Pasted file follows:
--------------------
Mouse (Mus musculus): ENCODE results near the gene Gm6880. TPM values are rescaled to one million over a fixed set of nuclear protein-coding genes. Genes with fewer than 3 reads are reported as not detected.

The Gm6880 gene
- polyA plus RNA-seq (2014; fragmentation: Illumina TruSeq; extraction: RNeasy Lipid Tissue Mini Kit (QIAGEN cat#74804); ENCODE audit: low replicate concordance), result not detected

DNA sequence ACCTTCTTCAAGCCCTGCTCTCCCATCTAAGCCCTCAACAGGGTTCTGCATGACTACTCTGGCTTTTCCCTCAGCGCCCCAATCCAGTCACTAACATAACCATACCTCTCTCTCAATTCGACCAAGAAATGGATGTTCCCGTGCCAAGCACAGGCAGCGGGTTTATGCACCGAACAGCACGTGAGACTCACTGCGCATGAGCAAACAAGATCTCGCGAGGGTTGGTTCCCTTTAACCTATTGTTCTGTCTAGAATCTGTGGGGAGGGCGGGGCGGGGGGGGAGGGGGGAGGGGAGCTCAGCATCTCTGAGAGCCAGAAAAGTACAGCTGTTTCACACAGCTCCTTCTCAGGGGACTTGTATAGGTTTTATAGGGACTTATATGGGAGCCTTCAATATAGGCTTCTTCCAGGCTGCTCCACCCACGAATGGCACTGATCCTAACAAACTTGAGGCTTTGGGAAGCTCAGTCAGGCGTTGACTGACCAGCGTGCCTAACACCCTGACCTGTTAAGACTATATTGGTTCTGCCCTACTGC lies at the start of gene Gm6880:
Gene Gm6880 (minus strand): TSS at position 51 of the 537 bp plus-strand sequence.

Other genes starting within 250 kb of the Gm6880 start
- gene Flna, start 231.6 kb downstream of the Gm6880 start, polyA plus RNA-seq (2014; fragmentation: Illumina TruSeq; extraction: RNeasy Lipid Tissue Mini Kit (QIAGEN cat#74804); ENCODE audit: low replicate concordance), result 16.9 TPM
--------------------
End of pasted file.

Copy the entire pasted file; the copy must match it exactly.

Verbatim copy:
Mouse (Mus musculus): ENCODE results near the gene Gm6880. TPM values are rescaled to one million over a fixed set of nuclear protein-coding genes. Genes with fewer than 3 reads are reported as not detected.

The Gm6880 gene
- polyA plus RNA-seq (2014; fragmentation: Illumina TruSeq; extraction: RNeasy Lipid Tissue Mini Kit (QIAGEN cat#74804); ENCODE audit: low replicate concordance), result not detected

DNA sequence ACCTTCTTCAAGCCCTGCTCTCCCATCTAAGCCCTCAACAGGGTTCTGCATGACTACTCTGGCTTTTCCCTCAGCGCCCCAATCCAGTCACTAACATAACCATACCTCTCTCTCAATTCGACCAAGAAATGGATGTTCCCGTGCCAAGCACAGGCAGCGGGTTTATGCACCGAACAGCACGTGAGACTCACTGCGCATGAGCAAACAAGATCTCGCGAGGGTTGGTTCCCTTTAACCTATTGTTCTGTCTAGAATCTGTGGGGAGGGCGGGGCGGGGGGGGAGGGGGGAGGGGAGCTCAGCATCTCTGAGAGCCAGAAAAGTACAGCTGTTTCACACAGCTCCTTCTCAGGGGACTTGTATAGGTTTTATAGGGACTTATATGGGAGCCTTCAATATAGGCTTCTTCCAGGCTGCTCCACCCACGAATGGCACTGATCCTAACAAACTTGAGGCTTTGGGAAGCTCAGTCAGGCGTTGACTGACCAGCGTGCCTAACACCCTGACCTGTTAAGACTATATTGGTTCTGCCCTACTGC lies at the start of gene Gm6880:
Gene Gm6880 (minus strand): TSS at position 51 of the 537 bp plus-strand sequence.

Other genes starting within 250 kb of the Gm6880 start
- gene Flna, start 231.6 kb downstream of the Gm6880 start, polyA plus RNA-seq (2014; fragmentation: Illumina TruSeq; extraction: RNeasy Lipid Tissue Mini Kit (QIAGEN cat#74804); ENCODE audit: low replicate concordance), result 16.9 TPM